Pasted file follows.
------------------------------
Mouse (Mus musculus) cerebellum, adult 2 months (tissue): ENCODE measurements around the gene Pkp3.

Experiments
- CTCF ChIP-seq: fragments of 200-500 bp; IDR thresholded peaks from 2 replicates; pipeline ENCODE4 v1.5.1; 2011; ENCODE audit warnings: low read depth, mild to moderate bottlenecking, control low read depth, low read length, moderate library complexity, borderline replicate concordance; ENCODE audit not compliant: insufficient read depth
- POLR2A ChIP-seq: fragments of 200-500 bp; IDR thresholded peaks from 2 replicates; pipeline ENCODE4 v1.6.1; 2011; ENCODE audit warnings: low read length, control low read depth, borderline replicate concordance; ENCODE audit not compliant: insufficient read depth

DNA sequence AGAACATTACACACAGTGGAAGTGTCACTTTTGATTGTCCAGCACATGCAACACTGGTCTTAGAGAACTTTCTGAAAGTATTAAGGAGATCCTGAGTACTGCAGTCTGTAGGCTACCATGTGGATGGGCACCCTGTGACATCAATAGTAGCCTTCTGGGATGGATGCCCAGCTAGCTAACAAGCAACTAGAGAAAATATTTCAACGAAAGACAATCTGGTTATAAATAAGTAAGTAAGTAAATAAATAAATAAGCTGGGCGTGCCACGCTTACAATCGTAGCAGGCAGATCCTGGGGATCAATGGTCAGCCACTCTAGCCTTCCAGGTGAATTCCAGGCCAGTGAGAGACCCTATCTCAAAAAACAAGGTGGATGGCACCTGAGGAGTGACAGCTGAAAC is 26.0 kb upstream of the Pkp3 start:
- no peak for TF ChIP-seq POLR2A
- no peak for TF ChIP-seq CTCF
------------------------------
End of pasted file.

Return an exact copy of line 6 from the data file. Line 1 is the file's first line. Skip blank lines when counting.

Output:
- no peak for TF ChIP-seq POLR2A